Team Obama takes attacks to Mitt Romney's home turf

Obama strategist David Axelrod shouted over protesters at the Massachusetts State House as he attacked Romney's record as governor. Romney countered at California's shuttered Solyndra plant.

Steven Senne/AP
David Axelrod, a strategist for President Obama, takes questions from members of the media in front of the State House in Boston Thursday.

Team Obama went after Mitt Romney on his home turf Thursday, criticizing his tenure as governor of Massachusetts from the steps of the State House and in a video that features local Democrats taking apart Mr. Romney’s record.

Struggling to be heard over protesters at the State House event, top Obama strategist David Axelrod cast Romney's record in the harshest possible terms. Under Romney, Mr. Axelrod said, Massachusetts was 47th in the nation in job creation, manufacturing jobs vanished at twice the national rate, and household incomes fell.

“You can shout down speakers but it’s hard to Etch-a-Sketch the truth away,” Axelrod said.  

Supporters for both campaigns gave the event a carnival-like atmosphere. Obama supporters carried signs saying “Romney Economics: It Didn’t Work Then, It Won’t Work Now,” a line Axelrod repeated in his remarks. The pro-Romney supporters shouted “We want Mitt!” and “Solyndra! Solyndra!” – a reference to the solar manufacturer that received more than $500 million in loan guarantees authorized by the Obama administration, only to go bankrupt. In a bit of counterprogramming Thursday, Romney criticized Obama’s energy policies from the steps of the shuttered Solyndra plant in Fremont, Calif.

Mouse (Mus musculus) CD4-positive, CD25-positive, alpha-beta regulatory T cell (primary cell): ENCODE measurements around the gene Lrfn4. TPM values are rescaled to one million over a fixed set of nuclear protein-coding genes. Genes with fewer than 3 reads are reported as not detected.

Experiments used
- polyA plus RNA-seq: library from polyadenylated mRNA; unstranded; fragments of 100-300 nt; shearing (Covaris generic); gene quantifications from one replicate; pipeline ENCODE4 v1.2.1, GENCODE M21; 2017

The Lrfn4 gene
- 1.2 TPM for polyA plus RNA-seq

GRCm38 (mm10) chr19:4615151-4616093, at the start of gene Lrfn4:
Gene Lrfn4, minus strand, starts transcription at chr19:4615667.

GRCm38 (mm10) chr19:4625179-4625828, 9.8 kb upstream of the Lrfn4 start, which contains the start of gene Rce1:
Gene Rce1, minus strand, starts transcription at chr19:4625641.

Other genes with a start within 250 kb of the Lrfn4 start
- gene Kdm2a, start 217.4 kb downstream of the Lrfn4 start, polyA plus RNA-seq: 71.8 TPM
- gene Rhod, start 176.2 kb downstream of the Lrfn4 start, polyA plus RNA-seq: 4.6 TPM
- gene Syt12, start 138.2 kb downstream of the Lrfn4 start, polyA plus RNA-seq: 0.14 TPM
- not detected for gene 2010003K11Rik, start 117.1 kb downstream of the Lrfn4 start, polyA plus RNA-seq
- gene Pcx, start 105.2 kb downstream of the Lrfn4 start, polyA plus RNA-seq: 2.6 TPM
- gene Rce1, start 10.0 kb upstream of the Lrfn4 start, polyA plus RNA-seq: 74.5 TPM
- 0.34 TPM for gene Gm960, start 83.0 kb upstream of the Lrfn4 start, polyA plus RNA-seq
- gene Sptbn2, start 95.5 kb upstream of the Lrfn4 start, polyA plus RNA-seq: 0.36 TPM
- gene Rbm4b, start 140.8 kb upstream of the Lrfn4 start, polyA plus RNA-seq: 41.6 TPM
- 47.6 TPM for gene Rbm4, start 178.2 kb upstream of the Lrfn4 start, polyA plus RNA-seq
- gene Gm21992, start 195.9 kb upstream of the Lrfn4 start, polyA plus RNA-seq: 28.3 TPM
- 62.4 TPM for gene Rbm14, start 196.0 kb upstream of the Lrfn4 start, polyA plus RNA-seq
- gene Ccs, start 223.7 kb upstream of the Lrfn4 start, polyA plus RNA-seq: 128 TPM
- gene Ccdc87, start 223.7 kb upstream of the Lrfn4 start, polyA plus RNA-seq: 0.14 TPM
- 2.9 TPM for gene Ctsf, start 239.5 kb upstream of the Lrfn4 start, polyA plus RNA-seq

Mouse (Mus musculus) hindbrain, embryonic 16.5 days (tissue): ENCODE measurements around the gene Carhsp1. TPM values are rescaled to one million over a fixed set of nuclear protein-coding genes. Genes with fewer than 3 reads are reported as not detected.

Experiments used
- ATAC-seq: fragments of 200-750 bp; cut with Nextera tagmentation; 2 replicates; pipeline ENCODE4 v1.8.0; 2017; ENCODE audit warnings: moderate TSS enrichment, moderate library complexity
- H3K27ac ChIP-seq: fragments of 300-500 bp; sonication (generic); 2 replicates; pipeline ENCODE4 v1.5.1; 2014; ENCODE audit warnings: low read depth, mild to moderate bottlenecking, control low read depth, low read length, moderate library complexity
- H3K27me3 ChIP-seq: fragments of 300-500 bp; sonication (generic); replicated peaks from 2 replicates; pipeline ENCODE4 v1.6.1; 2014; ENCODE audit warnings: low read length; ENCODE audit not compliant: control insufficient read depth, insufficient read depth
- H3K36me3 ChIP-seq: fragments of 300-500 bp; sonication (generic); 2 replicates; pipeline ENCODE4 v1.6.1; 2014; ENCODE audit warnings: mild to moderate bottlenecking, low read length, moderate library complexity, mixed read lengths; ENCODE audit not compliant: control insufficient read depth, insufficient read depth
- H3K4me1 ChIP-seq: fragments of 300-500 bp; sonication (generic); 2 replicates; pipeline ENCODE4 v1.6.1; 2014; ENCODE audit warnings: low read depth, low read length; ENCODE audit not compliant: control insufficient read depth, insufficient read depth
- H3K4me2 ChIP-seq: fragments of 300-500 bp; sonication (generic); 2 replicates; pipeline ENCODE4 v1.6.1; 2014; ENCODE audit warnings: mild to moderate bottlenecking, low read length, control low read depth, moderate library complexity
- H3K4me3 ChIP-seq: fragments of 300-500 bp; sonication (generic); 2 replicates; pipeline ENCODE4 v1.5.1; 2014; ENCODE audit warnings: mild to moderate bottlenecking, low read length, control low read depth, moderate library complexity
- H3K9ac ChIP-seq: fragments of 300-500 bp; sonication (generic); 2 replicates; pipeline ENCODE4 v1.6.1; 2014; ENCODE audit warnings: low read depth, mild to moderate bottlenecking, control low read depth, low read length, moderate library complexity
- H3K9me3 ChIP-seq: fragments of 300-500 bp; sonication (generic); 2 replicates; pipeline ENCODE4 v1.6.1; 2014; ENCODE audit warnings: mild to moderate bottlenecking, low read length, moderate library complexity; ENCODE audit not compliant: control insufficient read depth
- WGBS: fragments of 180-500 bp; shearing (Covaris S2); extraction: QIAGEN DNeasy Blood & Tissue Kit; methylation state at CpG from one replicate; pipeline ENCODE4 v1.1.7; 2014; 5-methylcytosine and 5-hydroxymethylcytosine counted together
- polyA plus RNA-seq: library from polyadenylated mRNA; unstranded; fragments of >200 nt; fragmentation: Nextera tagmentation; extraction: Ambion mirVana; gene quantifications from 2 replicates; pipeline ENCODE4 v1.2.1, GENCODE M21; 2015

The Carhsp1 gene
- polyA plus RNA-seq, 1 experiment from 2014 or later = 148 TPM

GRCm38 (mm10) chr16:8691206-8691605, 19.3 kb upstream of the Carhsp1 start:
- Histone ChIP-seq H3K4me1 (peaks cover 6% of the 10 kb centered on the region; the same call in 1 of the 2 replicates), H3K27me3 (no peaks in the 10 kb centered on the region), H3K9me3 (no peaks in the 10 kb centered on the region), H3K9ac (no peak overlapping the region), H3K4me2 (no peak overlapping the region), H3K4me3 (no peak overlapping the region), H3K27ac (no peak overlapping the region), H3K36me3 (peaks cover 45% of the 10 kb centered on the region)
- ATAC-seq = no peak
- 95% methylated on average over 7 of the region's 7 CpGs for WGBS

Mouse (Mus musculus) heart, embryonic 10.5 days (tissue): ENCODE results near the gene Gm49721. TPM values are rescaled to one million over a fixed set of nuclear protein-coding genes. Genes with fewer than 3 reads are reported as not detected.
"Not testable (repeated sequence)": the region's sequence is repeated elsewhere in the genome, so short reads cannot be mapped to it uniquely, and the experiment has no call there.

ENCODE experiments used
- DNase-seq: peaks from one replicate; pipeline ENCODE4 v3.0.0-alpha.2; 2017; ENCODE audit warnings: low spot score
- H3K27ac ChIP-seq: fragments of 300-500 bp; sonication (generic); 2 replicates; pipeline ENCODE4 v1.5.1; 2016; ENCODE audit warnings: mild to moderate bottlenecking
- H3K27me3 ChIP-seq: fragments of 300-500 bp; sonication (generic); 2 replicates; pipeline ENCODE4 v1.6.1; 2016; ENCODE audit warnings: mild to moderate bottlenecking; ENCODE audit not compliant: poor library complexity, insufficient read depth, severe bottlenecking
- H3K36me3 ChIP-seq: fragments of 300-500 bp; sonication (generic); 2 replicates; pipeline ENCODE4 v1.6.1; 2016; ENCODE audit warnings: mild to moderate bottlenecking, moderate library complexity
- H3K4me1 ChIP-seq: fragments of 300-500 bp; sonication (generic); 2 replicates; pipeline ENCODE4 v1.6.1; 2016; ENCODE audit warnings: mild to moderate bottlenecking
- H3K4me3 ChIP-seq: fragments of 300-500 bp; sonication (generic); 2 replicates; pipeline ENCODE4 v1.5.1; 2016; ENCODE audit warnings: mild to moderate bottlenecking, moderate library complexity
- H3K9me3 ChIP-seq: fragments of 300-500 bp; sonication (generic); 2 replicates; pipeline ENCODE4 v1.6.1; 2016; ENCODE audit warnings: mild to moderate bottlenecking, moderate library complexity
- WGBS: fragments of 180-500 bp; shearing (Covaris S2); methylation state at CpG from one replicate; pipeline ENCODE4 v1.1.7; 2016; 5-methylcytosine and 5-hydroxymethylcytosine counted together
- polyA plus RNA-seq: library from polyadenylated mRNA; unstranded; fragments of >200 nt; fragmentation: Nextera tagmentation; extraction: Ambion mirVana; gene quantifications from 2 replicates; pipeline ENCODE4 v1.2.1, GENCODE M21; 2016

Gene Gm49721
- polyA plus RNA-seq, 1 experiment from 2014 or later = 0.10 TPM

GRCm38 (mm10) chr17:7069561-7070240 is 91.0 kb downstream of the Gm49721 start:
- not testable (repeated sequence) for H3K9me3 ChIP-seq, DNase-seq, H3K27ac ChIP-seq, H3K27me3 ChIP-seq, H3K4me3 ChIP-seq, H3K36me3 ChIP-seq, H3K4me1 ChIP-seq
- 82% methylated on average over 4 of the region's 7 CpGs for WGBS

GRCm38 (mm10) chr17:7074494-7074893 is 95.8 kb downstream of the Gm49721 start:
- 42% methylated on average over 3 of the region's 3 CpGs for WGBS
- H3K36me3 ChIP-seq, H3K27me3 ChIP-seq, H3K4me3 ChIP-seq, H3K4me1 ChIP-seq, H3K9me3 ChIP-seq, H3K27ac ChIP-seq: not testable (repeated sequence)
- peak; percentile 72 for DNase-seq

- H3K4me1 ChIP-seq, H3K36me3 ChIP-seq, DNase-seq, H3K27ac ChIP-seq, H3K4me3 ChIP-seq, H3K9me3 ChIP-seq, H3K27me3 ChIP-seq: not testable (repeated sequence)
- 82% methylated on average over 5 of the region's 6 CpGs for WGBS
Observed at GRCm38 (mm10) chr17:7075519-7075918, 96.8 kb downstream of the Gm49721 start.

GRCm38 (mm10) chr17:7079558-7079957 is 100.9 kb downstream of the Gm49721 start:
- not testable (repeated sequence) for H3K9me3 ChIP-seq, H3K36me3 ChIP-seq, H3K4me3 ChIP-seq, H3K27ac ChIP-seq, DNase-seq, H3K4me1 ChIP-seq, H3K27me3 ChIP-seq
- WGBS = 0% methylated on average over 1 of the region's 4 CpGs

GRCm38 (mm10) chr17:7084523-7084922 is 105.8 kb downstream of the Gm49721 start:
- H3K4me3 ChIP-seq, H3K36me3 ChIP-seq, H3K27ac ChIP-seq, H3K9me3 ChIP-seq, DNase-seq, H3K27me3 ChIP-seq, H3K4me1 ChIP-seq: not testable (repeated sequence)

Axelrod offered a wholly negative interpretation of the Romney years and ignored what he might have called the former governor’s one bright spot: enactment of a health-care reform that became the model for Obama’s national legislation. When Romney ran for governor in 2002, Axelrod said, he brought “the orientation of a financial engineer” that was all about making short-term profits. The result, he said, was poor job creation and an increase in taxes and debt.

He also called Romney a “drive-by governor” on his way to a run for the presidency.

For their part, Republicans paint a more positive picture of the Romney administration, arguing that he took office amid a down economy, following the burst of the dotcom bubble, and faced a heavily Democratic legislature – and yet still managed to preside over a reduction in the unemployment rate. Democrats counter that unemployment went down because workers gave up, and some left the state.

The Obama campaign’s focus on Romney’s Massachusetts tenure represented a pivot away from the carpet-bombing of Romney’s time as CEO of Bain Capital, a private-equity firm. Republicans argue Team Obama is simply throwing dirt wherever it can, in the hopes that some of it sticks. The challenge for Romney, they say, is to explain all the underlying factors marking his time as governor.

“Romney has to say, ‘I inherited a mess in the Bay State like the companies we turned around at Bain and I improved the situation,’ ” says Republican strategist Ford O’Connell. “That is the Bain tie-in. Obama doesn't want voters to make that causal link.”

It’s telling that Obama has gone so negative in this opening round of the general-election campaign, he says. “It indicates that they know they are in trouble,” says Mr. O’Connell. “And it is cutting into the one item that Obama has a clear advantage on – likability.”